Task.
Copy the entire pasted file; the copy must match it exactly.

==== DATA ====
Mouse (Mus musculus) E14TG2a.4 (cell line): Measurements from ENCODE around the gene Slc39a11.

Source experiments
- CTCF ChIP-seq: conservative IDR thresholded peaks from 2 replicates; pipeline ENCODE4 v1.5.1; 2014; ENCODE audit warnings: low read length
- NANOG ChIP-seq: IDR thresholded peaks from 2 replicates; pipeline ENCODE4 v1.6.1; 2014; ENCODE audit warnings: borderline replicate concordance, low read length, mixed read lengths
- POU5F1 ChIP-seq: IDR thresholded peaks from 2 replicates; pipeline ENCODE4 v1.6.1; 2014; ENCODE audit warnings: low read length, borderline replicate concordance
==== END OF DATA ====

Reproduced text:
Mouse (Mus musculus) E14TG2a.4 (cell line): Measurements from ENCODE around the gene Slc39a11.

Source experiments
- CTCF ChIP-seq: conservative IDR thresholded peaks from 2 replicates; pipeline ENCODE4 v1.5.1; 2014; ENCODE audit warnings: low read length
- NANOG ChIP-seq: IDR thresholded peaks from 2 replicates; pipeline ENCODE4 v1.6.1; 2014; ENCODE audit warnings: borderline replicate concordance, low read length, mixed read lengths
- POU5F1 ChIP-seq: IDR thresholded peaks from 2 replicates; pipeline ENCODE4 v1.6.1; 2014; ENCODE audit warnings: low read length, borderline replicate concordance